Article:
A transfer to Canada is also possible, and has received official support from the Canadian government. We have been in touch -- along with Canadian counsel Lorne Waldman -- with officials in Ottawa and we are currently actively pursuing opportunities to discuss the terms of a transfer in Mr. Fahmy's case with the Canadian Foreign Ministry. We have been informed that Foreign Minister Baird is considering our request to meet with him and we very much hope that such a meeting will be possible before the foreign minister's planned visit to Cairo in mid-January. We would also welcome an official response from the Egyptian authorities to the request for a pardon, and further engagement on the terms of a transfer.
In the meantime, to the extent that consideration of a pardon or negotiations on a transfer to Canada will lead to further delay, it is imperative that Mr. Fahmy be temporarily released on health grounds in accordance with the Egyptian Code of Criminal Procedure. A request to the Prosecutor-General for humanitarian release was made by the Egyptian Syndicate of Journalists in October and it has subsequently been supported by counsel and by Canadian consular officials. Medical reports attached to the original request confirm that Mr. Fahmy suffers from Hepatitis C as well as other health conditions that cannot be treated appropriately in detention. His detention has become a serious risk to his health and he must be released for treatment immediately while requests for his release are being processed.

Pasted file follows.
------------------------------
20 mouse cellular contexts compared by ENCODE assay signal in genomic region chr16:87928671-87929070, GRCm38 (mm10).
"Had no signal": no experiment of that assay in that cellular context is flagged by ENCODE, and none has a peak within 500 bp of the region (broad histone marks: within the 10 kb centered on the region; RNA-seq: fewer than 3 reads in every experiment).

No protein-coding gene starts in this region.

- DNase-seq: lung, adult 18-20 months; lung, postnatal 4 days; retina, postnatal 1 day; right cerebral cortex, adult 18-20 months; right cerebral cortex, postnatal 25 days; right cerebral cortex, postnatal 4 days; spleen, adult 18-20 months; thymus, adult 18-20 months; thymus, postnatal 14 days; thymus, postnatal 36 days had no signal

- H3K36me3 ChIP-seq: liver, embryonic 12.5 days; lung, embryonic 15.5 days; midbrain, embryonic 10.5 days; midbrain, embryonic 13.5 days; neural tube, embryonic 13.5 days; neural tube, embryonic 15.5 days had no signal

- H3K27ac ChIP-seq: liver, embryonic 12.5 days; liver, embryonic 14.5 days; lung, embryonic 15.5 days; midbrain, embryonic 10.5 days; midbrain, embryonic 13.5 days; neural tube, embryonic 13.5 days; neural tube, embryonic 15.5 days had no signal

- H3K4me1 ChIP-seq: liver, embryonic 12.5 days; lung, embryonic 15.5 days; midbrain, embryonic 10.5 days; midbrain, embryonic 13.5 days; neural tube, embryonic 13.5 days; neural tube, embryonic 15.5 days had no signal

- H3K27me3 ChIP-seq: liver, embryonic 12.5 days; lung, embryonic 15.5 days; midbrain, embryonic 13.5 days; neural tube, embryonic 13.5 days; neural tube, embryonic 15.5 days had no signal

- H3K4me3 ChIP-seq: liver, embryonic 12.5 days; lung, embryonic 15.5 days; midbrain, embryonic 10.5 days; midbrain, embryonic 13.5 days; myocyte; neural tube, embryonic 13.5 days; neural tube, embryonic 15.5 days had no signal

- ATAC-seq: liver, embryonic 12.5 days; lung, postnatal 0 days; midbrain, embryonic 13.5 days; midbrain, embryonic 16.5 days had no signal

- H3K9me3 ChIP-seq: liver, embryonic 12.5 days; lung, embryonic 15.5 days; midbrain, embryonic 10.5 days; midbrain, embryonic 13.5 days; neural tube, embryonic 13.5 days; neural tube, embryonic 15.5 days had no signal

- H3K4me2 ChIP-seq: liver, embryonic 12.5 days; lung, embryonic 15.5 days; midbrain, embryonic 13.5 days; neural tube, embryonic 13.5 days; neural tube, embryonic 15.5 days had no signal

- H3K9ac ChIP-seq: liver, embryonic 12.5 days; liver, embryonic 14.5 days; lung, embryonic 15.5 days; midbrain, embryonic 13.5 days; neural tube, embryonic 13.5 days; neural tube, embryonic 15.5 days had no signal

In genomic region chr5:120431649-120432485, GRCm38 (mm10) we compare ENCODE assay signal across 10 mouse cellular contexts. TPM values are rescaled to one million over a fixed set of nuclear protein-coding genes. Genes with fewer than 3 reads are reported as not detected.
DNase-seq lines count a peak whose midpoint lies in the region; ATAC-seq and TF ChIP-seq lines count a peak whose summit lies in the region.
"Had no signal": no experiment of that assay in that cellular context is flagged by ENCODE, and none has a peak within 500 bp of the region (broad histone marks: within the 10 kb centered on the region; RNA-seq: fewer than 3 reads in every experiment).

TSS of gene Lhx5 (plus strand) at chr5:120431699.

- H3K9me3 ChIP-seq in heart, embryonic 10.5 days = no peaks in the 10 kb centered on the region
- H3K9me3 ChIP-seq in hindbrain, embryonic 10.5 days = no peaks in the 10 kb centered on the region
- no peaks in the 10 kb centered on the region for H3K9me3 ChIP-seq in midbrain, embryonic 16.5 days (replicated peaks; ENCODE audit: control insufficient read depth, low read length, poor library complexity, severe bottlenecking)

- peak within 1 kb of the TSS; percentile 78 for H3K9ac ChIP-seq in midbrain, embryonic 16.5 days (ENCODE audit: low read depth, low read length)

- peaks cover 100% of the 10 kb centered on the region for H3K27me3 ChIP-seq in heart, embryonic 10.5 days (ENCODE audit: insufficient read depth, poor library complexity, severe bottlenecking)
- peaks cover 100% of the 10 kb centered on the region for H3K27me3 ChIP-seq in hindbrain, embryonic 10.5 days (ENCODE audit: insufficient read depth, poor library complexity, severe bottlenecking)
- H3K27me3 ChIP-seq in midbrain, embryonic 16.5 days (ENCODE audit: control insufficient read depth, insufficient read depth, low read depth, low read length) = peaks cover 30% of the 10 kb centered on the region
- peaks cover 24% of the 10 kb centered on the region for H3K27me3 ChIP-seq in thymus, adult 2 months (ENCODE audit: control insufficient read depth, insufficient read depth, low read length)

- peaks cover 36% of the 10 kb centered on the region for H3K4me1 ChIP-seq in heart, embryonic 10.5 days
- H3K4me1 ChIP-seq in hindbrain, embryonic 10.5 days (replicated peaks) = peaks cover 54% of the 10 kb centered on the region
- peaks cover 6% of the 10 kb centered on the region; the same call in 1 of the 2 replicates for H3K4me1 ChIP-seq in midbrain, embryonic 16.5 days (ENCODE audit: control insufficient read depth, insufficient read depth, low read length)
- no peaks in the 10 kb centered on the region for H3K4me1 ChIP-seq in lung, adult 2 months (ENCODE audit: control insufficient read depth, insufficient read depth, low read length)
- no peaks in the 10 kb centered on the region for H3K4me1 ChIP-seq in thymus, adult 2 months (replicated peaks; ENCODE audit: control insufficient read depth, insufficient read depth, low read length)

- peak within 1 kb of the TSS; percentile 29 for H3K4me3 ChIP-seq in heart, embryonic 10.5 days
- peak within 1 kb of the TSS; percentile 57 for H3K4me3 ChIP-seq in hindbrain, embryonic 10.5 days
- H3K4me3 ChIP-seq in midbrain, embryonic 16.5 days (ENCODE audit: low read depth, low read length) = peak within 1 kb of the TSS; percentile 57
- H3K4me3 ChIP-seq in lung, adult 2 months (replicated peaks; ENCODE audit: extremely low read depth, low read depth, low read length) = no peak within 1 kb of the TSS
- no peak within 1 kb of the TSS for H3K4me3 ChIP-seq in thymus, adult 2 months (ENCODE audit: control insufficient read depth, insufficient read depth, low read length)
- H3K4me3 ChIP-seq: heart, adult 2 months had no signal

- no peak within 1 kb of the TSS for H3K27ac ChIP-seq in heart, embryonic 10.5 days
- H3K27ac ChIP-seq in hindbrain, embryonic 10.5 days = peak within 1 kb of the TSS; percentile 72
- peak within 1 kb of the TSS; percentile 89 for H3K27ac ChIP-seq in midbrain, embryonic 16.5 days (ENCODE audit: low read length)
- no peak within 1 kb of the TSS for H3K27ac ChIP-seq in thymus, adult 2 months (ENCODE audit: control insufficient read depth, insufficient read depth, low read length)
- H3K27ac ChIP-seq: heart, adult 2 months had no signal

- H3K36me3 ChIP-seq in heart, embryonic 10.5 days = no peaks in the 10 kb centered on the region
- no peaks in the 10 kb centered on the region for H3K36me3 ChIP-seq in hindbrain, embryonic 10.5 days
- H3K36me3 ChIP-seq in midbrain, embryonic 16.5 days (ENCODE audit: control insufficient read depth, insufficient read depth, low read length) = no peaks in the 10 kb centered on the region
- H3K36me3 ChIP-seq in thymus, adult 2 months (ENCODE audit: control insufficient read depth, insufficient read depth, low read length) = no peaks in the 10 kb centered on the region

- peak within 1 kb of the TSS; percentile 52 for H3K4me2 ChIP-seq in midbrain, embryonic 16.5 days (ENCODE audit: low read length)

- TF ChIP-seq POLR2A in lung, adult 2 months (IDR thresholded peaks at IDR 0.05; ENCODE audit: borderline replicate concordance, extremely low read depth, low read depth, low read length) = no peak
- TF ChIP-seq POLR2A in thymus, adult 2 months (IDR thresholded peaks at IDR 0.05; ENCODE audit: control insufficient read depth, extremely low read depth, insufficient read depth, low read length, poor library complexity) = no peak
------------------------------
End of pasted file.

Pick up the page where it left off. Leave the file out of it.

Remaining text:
Mr. Fahmy has been imprisoned for over a year in a case that shocks the conscience of many observers in Egypt and abroad. We look forward to working constructively with the Egyptian and Canadian authorities in the coming days to reach an agreement for his release as soon as possible.
Finally, there is another matter that requires comment. An article was published in the Guardian newspaper on 2 January 2015 stating that officials threatened Amal Clooney with arrest in Egypt in connection with her representation of Fahmy. The incident that was recounted in fact arose in early 2014 when the International Bar Association's Human Rights Institute (IBA) -- which was organizing the launch of a report co-authored by Mrs. Clooney -- was warned by experts in Egyptian affairs who were consulted on the launch that she and her colleague risked arrest if they launched the report in Cairo, in light of the criticisms made in the report and recent prosecutions for "crimes" like insulting the judiciary, government or military in Egypt. As a result of these warnings, the IBA decided that it was not safe to hold the launch in Cairo, and the authors were forced to hold it in London instead. This incident arose before Mrs Clooney's involvement in the Fahmy case, before the current president was in office and in a context entirely unrelated to this case. The journalist has since apologized for the misleading presentation of this matter in the article and corrections were made to the text to attempt to address this. More importantly, the focus today should not be on the risks that lawyers or journalists faced in the past. The focus should be on the risks of free speech in today's Egypt. We consider it a promising sign that President Sisi has stated that he would consider pardoning Mr. Fahmy. It would be a promising sign if the authorities agreed to transfer him to Canada. Freeing Fahmy would finally send a message that journalists in Egypt will not be imprisoned for simply doing their job, and it would honor the aspirations of those who have marched for a new and more progressive Egyptian society.
Counsel for Mohamed Fahmy
NOTE: The Guardian got the Fahmy connection wrong, the Beast did not. For a full explanation of the International Bar Association Human Rights Institute report on the Egyptian judiciary, you can watch this 7-minute video.